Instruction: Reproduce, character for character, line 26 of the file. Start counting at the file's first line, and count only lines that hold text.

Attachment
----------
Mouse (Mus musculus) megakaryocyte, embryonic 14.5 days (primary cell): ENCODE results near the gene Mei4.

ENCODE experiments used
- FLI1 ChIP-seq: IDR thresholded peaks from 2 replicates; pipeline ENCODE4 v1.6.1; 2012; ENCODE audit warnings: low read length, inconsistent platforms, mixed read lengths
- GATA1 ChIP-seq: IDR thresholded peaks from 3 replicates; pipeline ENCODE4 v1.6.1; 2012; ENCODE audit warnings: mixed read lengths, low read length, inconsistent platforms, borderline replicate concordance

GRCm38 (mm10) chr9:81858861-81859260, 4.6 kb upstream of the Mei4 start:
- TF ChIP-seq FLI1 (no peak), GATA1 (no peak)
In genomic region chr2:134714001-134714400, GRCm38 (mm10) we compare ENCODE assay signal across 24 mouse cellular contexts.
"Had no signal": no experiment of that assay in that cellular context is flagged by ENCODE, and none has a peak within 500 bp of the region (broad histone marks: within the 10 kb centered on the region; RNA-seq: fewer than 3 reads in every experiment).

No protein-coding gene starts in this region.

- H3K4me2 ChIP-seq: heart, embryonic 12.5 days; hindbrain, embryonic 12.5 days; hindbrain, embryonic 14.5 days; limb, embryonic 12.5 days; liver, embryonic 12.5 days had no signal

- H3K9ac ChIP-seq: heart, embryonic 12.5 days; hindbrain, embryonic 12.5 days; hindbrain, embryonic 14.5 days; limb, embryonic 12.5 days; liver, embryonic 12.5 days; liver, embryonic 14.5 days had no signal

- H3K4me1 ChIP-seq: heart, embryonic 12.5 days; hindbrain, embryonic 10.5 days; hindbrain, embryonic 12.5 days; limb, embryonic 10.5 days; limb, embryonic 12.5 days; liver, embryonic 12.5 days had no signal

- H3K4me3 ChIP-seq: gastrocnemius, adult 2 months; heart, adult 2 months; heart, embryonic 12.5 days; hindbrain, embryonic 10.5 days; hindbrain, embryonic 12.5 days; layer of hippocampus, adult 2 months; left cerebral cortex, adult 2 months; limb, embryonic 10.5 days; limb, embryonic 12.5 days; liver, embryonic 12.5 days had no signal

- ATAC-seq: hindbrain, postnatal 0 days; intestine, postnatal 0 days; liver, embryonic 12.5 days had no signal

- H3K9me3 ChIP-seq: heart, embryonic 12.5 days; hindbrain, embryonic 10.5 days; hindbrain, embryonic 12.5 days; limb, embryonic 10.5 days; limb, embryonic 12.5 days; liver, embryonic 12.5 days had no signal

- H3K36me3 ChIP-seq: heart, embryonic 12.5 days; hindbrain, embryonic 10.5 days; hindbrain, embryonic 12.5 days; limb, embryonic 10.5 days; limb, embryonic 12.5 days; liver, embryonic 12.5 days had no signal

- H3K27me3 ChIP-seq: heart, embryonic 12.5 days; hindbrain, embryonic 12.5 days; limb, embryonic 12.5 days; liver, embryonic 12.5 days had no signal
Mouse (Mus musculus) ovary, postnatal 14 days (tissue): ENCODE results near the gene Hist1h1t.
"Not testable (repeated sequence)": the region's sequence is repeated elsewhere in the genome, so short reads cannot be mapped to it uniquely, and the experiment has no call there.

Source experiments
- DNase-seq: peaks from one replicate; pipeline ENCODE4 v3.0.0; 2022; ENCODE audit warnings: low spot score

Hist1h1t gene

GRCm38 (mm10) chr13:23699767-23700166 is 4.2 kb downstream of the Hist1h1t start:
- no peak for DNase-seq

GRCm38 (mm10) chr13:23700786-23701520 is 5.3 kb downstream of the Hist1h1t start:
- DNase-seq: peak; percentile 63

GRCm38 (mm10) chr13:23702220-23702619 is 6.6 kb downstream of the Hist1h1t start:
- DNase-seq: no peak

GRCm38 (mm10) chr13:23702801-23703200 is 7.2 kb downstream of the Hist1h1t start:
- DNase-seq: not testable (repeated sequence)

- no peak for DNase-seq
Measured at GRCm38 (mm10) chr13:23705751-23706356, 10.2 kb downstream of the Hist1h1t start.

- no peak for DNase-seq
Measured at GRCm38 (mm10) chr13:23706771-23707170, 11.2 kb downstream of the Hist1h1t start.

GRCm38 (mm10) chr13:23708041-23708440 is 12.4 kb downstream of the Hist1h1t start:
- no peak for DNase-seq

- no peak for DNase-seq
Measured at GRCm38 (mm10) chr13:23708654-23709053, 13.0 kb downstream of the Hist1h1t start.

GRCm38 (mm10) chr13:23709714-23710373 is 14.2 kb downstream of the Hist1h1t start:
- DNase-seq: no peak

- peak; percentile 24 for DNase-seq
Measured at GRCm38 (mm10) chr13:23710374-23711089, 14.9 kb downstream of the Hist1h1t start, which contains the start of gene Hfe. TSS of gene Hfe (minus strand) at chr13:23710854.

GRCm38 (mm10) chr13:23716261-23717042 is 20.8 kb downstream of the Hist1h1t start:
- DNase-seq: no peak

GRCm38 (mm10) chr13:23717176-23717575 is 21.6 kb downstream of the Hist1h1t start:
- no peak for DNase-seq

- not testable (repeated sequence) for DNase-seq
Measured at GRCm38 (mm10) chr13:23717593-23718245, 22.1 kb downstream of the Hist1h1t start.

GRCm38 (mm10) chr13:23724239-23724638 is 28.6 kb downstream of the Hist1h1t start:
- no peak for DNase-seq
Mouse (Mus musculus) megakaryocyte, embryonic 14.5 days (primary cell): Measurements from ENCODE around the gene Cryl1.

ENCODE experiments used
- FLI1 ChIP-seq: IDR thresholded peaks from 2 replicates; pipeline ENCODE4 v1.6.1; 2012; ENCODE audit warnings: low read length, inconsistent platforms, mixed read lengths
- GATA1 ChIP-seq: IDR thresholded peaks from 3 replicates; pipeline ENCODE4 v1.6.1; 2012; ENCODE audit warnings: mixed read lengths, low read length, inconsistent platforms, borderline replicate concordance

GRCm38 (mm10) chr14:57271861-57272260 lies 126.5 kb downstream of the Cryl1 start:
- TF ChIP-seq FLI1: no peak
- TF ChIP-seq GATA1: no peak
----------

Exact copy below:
- DNase-seq: peak; percentile 63